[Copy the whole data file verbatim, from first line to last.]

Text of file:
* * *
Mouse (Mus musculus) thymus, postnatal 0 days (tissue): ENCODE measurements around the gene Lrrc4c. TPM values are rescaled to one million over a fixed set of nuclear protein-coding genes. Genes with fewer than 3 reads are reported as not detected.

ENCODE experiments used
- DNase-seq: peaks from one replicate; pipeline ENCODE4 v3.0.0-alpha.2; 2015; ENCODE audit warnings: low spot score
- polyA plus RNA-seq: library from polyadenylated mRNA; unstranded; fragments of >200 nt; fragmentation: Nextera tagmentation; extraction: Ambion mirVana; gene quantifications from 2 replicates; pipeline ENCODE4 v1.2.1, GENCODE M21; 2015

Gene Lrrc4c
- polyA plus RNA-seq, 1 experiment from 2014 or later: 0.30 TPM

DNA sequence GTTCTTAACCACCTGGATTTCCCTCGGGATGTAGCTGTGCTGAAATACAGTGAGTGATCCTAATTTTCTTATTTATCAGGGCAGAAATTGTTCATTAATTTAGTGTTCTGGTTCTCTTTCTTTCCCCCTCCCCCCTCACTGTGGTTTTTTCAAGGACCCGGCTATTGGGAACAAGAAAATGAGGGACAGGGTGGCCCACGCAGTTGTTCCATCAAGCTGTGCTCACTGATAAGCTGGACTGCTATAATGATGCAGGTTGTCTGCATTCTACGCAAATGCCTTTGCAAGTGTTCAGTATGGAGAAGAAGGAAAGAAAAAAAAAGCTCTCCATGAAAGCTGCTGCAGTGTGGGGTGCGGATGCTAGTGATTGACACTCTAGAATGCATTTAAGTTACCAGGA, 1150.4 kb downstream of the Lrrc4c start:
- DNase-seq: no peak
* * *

Mouse (Mus musculus) thymus, postnatal 0 days (tissue): ENCODE measurements around the gene Lrrc4c. TPM values are rescaled to one million over a fixed set of nuclear protein-coding genes. Genes with fewer than 3 reads are reported as not detected.

ENCODE experiments used
- DNase-seq: peaks from one replicate; pipeline ENCODE4 v3.0.0-alpha.2; 2015; ENCODE audit warnings: low spot score
- polyA plus RNA-seq: library from polyadenylated mRNA; unstranded; fragments of >200 nt; fragmentation: Nextera tagmentation; extraction: Ambion mirVana; gene quantifications from 2 replicates; pipeline ENCODE4 v1.2.1, GENCODE M21; 2015

Gene Lrrc4c
- polyA plus RNA-seq, 1 experiment from 2014 or later: 0.30 TPM

DNA sequence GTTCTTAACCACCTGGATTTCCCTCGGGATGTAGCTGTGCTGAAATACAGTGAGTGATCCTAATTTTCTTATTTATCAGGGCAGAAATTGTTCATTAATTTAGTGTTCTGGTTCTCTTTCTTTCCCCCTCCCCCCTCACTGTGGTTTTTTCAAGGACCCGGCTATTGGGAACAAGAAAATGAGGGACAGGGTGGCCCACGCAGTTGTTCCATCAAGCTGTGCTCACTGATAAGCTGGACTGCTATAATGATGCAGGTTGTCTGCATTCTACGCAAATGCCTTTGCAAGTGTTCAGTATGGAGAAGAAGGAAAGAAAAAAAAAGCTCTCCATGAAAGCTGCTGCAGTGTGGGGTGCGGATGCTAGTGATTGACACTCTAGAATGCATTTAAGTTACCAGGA, 1150.4 kb downstream of the Lrrc4c start:
- DNase-seq: no peak